The morning after
I do hope Ronald Reagan rests in peace. And I have great sympathy and admiration for anyone who cares for a loved one with Alzheimer’s, though I also think that George Williams has just about the right take on this. As we reflect on Reagan’s mortality and ours, I thought it might be useful to suggest that while we in the disability community have good reason to support anyone with a degenerative, debilitating illness (and his or her caregivers), we also have an obligation to all our fellow humans.
With that, I turn you over to James W. Trent, Jr., author of the remarkable book, Inventing the Feeble Mind: A History of Mental Retardation in the United States:
“In January 1967, Ronald W. Reagan, the newly elected California governor, ordered all state agencies to eliminate 10 percent of what he characterized as ‘fat’ from their budgets. More specifically, he insisted that state hospitals and institutions for the retarded cut their budgets by $17 million. This cut, Reagan insisted, would eliminate 3,700 state jobs, close fourteen state-operated outpatient clinics, and begin a process of community-based care, with communities taking greater responsibility for the guardianship of their ‘mental patients.’ Angered by reaction to his proposals, Reagan remarked that state hospitals (and prisons) constituted the ‘biggest hotel chain in the state.’
“Nine months later, Niels Erik Bank-Mikkelsen, the director of the Danish national services for mental retardation, visited the Sonoma State Hospital, a large institution for the retarded in California. Even before Reagan’s proposed cuts had fully taken effect, Bank-Mikkelsen found conditions in the institution dreadful. He told a reporter: ‘I couldn’t believe my eyes. It was worse than any institution I have seen in visits to a dozen foreign countries. . . . In our country, we would not be allowed to treat cattle like that.’ What he had found were wards of naked adults sleeping on cement floors often in their own excrement or wandering in open dayrooms. Not uncommon were ‘head bangers.’ Many residents were heavily medicated, existing in a pharmacological daze, a daze exacerbated by the constant shouting and screaming around them. In its defense, the California commissioner of health and welfare insisted that the state’s treatment of the retarded was ‘the most advanced in the nation.’ Bank-Mikkelsen feared he might be right.” (256)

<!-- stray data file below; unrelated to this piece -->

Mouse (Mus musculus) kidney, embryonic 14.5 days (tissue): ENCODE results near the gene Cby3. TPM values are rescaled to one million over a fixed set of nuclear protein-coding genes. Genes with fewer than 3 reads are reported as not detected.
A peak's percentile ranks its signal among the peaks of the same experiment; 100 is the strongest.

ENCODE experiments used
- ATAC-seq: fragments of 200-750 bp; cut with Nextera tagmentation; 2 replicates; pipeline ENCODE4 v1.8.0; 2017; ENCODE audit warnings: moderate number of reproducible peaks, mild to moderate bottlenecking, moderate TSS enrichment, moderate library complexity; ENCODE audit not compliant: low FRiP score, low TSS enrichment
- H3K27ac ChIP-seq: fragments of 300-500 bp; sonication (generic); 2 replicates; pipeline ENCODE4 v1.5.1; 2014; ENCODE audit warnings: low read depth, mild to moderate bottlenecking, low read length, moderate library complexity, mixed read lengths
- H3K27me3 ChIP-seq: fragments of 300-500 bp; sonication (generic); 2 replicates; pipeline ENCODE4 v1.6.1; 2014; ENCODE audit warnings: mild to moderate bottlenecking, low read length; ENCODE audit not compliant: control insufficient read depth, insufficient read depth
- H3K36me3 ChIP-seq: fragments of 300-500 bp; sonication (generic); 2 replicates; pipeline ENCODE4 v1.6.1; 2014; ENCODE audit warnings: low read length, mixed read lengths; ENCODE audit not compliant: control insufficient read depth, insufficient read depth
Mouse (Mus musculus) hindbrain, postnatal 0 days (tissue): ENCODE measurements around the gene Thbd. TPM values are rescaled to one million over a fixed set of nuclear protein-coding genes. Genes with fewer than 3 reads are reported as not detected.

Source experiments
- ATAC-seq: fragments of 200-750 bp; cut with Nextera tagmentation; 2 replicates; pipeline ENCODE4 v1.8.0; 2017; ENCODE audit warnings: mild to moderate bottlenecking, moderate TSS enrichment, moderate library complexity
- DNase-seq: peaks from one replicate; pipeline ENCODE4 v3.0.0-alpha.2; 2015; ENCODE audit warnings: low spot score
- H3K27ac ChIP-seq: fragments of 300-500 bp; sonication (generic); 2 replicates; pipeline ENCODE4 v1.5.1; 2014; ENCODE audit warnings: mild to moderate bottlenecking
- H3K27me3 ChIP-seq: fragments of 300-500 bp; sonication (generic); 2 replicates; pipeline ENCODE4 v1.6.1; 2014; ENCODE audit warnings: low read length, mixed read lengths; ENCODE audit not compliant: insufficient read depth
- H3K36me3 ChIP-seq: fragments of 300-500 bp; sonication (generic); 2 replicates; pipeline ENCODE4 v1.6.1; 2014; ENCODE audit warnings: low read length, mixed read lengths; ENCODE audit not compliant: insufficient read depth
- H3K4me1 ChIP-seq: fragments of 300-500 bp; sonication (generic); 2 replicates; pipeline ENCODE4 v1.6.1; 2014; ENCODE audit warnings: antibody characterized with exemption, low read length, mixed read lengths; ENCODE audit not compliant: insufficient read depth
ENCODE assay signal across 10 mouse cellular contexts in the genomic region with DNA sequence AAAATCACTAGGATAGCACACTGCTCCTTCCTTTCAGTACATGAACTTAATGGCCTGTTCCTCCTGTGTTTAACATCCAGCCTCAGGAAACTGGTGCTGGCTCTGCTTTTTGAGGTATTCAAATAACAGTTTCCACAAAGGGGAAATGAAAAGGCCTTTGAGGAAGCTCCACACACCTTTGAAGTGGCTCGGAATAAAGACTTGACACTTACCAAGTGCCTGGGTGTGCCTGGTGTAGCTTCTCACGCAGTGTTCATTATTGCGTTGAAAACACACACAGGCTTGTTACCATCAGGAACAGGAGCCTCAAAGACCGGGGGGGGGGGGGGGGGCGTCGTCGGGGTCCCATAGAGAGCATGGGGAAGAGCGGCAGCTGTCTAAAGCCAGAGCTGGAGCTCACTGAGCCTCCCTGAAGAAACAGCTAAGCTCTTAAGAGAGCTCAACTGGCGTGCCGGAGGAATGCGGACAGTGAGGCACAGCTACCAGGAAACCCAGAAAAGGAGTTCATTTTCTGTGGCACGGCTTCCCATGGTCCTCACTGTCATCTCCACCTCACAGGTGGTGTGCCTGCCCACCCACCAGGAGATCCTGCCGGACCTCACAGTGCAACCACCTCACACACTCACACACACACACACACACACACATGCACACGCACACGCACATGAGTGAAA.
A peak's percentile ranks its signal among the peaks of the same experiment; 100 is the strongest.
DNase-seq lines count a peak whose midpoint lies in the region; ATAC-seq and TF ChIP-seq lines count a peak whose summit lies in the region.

Now, let’s be clear about one thing: Reagan did not create those conditions. In fact, you could argue that under such conditions, policies of “de-institutionalization” and “community-based care” are thoroughly humane-- but then, you’d have to argue that Reagan actually provided the resources for humane de-institutionalization and community-based care, and you shouldn’t try, because you’d hurt yourself with the strain. No, the only thing Reagan is liable for here is that brutal and quite gratuitous crack likening the state’s prisons and mental hospitals to a “hotel chain"-- and the insistence that the “fat” in the state mental health budget had to go.
That was almost 40 years ago-- but then again, it was a few years after New York Senator Robert F. Kennedy’s 1965 attack on the inhuman conditions of the Rome and Willowbrook State Schools. Draw from this what lessons you will, and let’s hope we all learn to do better by those with cognitive and developmental disabilities from here on in.
As one who has worked with the commuity-based services in Oklahoma since their inception, I can vouch for the fact that they provide far more humane care than the institutions were able to do—provided funding can be arranged. Yet for the truly seriously mentally ill, alas, they are frequently now warehoused in our jails and penal institutions where professional care is seriously lacking. We have recently instituted a Mental Health Court which can divert the patient to a proper facility, but I have discovered that the district attorneys can intervene if they, iin their infinite wisdom, feel the crime does not warrant following that course.Posted by on 06/12 at 03:04 PM
In its defense, the California commissioner of health and welfare insisted that the state’s treatment of the retarded was ‘the most advanced in the nation.
Fotografo Matrimonio ComoPosted by on 05/30 at 09:10 PM